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Changes to the migrant population of the South East of England 2001-2011

09 Oct 2013

Oxford University’s Migration Observatory releases comprehensive census analysis of the region.

The first comprehensive analysis of the migrant population of the South East of England has been released today by Oxford University’s Migration Observatory.

It showed that the area’s migrant population has increased by 60% since 2001, and that the South East has the largest proportion of foreign-born residents (12.1%) of any of England and Wales’ ten regions after London.

Since 2001 the South East’s foreign-born population has increased from just over 650,000 to more than 1 million.

Numbers and shares:

  • In 2011, the total usual resident population of the South East stood at 8,634,750. About 12% of those residents (1,043,320) were born outside of the UK. This represents an increase of 60% in the foreign-born population of the region since 2001.
  • In 2011, 45% of the non-UK born population held a UK passport, and 52% held only a non-UK passport.
  • In both 2001 and 2011, the South East occupied the 2nd position in terms of both the population numbers and the population share of non-UK born residents out of England and Wales’ ten regions.
  • The South East’s share of the overall migrant population of England and Wales declined slightly between 2001 and 2011 from 14.1% to 13.9%.

Regional distribution:

  • In 2011 Slough had the highest number (54,652) as well as the highest population share (39%) of non-UK born residents in the region. It was followed by Oxford – which had the second highest populationshare of foreign-born people – 28.5% of the local population (43,239 people) – and Milton Keynes, which had the second largest foreign-born population numerically 46,136 (19% of the local population).
  • Milton Keynes saw the largest percentage increase in its foreign-born population of any district or unitary authority in the region, with an increase of 125%: up 25,612 – from 20,524 in 2001 to 46,136 in 2011.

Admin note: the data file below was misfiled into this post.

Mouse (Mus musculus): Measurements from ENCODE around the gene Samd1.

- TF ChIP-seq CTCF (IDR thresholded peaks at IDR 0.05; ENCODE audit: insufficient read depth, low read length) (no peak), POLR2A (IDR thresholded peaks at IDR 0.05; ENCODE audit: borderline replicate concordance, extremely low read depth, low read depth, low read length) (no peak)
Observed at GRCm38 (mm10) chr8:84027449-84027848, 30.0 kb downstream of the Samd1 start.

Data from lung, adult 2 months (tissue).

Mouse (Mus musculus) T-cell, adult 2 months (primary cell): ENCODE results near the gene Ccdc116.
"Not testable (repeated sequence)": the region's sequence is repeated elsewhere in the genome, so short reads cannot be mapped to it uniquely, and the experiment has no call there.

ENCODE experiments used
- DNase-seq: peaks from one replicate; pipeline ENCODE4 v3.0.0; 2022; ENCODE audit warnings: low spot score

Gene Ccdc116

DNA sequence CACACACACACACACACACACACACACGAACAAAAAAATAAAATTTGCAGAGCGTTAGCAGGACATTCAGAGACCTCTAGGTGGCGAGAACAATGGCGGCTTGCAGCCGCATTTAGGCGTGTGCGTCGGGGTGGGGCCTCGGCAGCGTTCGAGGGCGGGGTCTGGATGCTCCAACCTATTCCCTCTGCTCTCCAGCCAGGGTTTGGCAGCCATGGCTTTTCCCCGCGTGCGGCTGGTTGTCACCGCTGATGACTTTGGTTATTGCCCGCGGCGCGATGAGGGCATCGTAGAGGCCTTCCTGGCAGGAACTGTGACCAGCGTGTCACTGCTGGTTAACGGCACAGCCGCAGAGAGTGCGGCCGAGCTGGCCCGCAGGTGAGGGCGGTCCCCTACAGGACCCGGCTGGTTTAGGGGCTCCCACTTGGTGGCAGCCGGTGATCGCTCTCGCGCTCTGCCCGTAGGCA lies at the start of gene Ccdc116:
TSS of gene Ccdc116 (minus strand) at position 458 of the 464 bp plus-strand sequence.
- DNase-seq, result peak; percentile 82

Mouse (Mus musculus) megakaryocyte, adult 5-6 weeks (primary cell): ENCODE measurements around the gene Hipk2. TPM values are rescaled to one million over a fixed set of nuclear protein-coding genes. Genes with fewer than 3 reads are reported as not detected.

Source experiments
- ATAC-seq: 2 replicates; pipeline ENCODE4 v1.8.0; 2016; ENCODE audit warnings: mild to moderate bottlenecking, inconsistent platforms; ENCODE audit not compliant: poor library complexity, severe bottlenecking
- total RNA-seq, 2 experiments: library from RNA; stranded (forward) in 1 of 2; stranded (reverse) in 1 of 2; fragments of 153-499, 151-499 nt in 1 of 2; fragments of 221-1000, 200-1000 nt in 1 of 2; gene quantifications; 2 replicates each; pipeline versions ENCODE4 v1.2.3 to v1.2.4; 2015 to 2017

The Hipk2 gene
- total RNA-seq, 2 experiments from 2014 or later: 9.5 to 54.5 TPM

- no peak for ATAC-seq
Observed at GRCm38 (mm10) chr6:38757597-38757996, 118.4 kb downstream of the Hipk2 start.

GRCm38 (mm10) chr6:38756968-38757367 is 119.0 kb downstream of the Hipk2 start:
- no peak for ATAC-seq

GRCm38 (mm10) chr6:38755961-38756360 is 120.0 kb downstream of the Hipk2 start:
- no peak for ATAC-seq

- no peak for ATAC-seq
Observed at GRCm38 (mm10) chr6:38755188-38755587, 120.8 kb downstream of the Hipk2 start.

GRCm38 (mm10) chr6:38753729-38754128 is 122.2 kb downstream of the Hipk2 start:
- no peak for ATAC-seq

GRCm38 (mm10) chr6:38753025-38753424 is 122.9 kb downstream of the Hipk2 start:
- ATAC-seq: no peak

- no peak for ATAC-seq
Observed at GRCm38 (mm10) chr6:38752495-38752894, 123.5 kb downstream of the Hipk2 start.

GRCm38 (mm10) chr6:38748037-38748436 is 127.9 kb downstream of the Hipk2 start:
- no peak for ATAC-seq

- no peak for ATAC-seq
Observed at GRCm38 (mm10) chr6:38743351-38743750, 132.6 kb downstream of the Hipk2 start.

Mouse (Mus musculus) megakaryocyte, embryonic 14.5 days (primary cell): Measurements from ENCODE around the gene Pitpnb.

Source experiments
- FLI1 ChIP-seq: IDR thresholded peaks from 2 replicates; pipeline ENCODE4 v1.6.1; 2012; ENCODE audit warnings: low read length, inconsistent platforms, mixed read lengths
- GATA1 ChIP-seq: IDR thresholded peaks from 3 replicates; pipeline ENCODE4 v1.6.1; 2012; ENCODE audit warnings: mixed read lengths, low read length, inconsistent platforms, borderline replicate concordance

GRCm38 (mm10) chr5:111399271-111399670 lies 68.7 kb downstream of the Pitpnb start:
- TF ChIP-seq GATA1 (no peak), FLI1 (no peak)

• Slough saw the largest numerical increase in its foreign-born population between 2001-2011 rising from 28,557 to 54,652 – an increase of 26,075.
  • Adur had the smallest numerical foreign-born population in the South East (3,792) while Havant had the smallest share of foreign-born people in the population (5.14%). Rother saw the smallest proportional growth in its migrant population between 2001 and 2011, with the share of foreign-born people in the population increasing by 10% from 5.8% of the population to 6.4% during that period.

Migrant profiles:

  • Residents born in India represented the most numerous non-UK born group in the South East in 2011 (87,392 residents) followed by residents born in Poland (81,022), Ireland (59,125), Germany (53,202) and South Africa (50,075). However, these five groups combined comprised less than a third of the overall migrant population of the South East.
  • Polish nationals were the most common foreign-passport holders resident in the South East (78,579).
  • 94.4% of the population of the South East spoke English as their main language. Of the 5.6% (481,423) that did not, 84% could speak English well or very well, and only 2% (11,600) did not speak any English at all. This is a higher than average level of English proficiency.
  • Among those for whom English was not the main language, the most commonly spoken main language was Polish (16%), followed by Chinese languages (6%) (Mandarin, Cantonese and all other Chinese languages) and Panjabi (6%).

Dr Carlos Vargas-Silva, the Senior Researcher leading the census project at the Migration Observatory at Oxford University, said: “After London, the South East has the largest migrant population in England and Wales, and this population rose by 60 per cent tomore than 1 million between 2001 and 2011.

“While Slough has the largest proportion of foreign-born people in the population and the largest number of migrants in the area as a whole it is also interesting to note that Oxford has the second largest proportion of foreign-born people in the population. This highlights the range of factors that attract migrants to the area – labour-market opportunities and the proximity to London, study and established family connections all play an important role.”

Ends

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